Thank you very much, Chairman. I bid the members a good morning. I will begin by thanking the committee for the opportunity to provide a brief outline of the ongoing work of Irish Aid and the Government in relation to the Ebola response in west Africa. I am particularly delighted to be here with the committee members who visited Freetown two and a half years ago. You were there, Chairman, and I am aware the Vice Chairman, Deputy Durkan, will soon be with us. Councillors Maureen O'Sullivan and Eric Byrne were also there.
Ebola Crisis in Sierra Leone: Irish Ambassador
I welcome the new Irish ambassador to Sierra Leone, Dr. Sinéad Walsh. We are delighted to have her here this morning. When the committee visited Sierra Leone two years ago we did not have a full mission there at the time but we had a development aid office. We are delighted the office is now a full embassy. We commend the work the ambassador and her team have been doing in recent months, in particular in combatting and taking charge from an Irish point of view of the serious situation that evolved in west Africa in the past 12 months. I extend a warm welcome to the ambassador. I met her at Christmas. We are delighted to have her before the committee for this meeting, which will provide an opportunity for us to reflect on the ongoing work in Sierra Leone. The media focus may have moved on from Ebola according as other situations evolved around the world but there is still a challenge for the ambassador, NGOs, volunteers and those working on the ground to combat the Ebola virus. In the presentation we will hear from Dr. Walsh this morning, perhaps she could also outline the current position in the region in regard to Ebola?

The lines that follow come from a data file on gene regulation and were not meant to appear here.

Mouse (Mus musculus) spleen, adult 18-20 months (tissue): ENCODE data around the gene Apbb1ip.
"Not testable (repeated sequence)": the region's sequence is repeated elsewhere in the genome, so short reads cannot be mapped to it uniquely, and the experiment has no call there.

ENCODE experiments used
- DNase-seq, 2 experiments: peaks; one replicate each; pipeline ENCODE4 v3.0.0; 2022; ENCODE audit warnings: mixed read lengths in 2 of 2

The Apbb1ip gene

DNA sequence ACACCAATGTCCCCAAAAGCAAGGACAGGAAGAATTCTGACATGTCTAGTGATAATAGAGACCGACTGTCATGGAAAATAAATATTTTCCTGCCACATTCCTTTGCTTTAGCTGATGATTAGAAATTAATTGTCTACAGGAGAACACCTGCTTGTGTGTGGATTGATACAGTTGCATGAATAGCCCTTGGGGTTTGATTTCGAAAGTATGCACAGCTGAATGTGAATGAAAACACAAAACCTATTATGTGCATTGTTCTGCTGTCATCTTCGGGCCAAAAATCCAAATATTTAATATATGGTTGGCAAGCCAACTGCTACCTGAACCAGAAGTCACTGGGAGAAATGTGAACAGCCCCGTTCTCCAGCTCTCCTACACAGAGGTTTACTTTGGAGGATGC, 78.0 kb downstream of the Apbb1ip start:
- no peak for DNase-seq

The format of the meeting is that we will hear an opening statement from the ambassador before a question and answer session with committee members. Before we begin, I remind members and those in the Visitors Gallery to ensure their mobile phones are switched off completely for the duration of the meeting as they do cause interference even on silent mode with the recording equipment in the committee rooms.
Members are reminded of the long-standing parliamentary practice to the effect that they should not comment on, criticise or make charges against a person or body outside the Houses or an official by name or in such a way as to make him or her identifiable. By virtue of section 17(2)(l) of the Defamation Act 2009, witnesses are protected by absolute privilege in respect of their evidence to this committee. If they are directed by the Chairman to cease giving evidence on a particular matter and continue to so do, they are entitled thereafter to only qualified privilege in respect of their evidence. They are directed that only evidence connected with the subject matter of these proceedings is to be given and are asked to respect the parliamentary practice to the effect that, where possible, they should not criticise or make charges against any person or persons or entity by name or in such a way as to make him, her or it identifiable.